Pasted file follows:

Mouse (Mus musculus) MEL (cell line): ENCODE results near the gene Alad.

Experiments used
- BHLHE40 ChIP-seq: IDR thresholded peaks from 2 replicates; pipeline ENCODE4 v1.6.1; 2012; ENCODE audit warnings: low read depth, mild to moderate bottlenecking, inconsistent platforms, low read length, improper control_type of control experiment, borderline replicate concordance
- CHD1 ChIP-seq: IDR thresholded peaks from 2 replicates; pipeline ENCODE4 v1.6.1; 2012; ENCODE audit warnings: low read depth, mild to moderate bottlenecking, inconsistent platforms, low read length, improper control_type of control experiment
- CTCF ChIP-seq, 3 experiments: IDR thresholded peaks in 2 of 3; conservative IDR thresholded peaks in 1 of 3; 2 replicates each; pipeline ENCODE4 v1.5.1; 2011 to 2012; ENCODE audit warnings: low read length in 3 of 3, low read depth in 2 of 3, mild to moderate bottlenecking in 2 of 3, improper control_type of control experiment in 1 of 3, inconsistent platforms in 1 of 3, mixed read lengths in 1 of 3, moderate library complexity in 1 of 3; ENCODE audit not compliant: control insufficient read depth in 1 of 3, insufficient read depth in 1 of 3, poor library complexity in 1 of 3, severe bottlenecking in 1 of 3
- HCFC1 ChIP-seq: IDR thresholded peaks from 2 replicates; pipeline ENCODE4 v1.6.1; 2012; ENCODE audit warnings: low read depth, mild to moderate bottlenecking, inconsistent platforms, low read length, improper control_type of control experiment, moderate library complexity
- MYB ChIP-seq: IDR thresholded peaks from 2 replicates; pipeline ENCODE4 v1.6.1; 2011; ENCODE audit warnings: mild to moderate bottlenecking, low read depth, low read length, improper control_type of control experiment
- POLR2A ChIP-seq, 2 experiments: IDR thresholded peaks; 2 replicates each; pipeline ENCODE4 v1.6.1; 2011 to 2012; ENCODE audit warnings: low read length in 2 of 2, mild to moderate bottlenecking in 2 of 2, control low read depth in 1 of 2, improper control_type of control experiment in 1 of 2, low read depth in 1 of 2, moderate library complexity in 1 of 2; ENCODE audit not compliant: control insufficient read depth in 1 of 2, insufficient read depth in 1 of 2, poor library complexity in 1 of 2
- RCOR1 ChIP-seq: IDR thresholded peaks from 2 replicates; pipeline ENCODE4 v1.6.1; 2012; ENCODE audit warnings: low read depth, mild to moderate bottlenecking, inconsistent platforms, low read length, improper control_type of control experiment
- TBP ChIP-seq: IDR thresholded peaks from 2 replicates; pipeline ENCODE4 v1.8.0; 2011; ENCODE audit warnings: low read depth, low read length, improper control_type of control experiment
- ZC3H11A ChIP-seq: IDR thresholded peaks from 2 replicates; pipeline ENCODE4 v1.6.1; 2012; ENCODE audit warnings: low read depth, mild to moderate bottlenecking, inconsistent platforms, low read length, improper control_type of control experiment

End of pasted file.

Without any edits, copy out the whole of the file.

Mouse (Mus musculus) MEL (cell line): ENCODE results near the gene Alad.

Experiments used
- BHLHE40 ChIP-seq: IDR thresholded peaks from 2 replicates; pipeline ENCODE4 v1.6.1; 2012; ENCODE audit warnings: low read depth, mild to moderate bottlenecking, inconsistent platforms, low read length, improper control_type of control experiment, borderline replicate concordance
- CHD1 ChIP-seq: IDR thresholded peaks from 2 replicates; pipeline ENCODE4 v1.6.1; 2012; ENCODE audit warnings: low read depth, mild to moderate bottlenecking, inconsistent platforms, low read length, improper control_type of control experiment
- CTCF ChIP-seq, 3 experiments: IDR thresholded peaks in 2 of 3; conservative IDR thresholded peaks in 1 of 3; 2 replicates each; pipeline ENCODE4 v1.5.1; 2011 to 2012; ENCODE audit warnings: low read length in 3 of 3, low read depth in 2 of 3, mild to moderate bottlenecking in 2 of 3, improper control_type of control experiment in 1 of 3, inconsistent platforms in 1 of 3, mixed read lengths in 1 of 3, moderate library complexity in 1 of 3; ENCODE audit not compliant: control insufficient read depth in 1 of 3, insufficient read depth in 1 of 3, poor library complexity in 1 of 3, severe bottlenecking in 1 of 3
- HCFC1 ChIP-seq: IDR thresholded peaks from 2 replicates; pipeline ENCODE4 v1.6.1; 2012; ENCODE audit warnings: low read depth, mild to moderate bottlenecking, inconsistent platforms, low read length, improper control_type of control experiment, moderate library complexity
- MYB ChIP-seq: IDR thresholded peaks from 2 replicates; pipeline ENCODE4 v1.6.1; 2011; ENCODE audit warnings: mild to moderate bottlenecking, low read depth, low read length, improper control_type of control experiment
- POLR2A ChIP-seq, 2 experiments: IDR thresholded peaks; 2 replicates each; pipeline ENCODE4 v1.6.1; 2011 to 2012; ENCODE audit warnings: low read length in 2 of 2, mild to moderate bottlenecking in 2 of 2, control low read depth in 1 of 2, improper control_type of control experiment in 1 of 2, low read depth in 1 of 2, moderate library complexity in 1 of 2; ENCODE audit not compliant: control insufficient read depth in 1 of 2, insufficient read depth in 1 of 2, poor library complexity in 1 of 2
- RCOR1 ChIP-seq: IDR thresholded peaks from 2 replicates; pipeline ENCODE4 v1.6.1; 2012; ENCODE audit warnings: low read depth, mild to moderate bottlenecking, inconsistent platforms, low read length, improper control_type of control experiment
- TBP ChIP-seq: IDR thresholded peaks from 2 replicates; pipeline ENCODE4 v1.8.0; 2011; ENCODE audit warnings: low read depth, low read length, improper control_type of control experiment
- ZC3H11A ChIP-seq: IDR thresholded peaks from 2 replicates; pipeline ENCODE4 v1.6.1; 2012; ENCODE audit warnings: low read depth, mild to moderate bottlenecking, inconsistent platforms, low read length, improper control_type of control experiment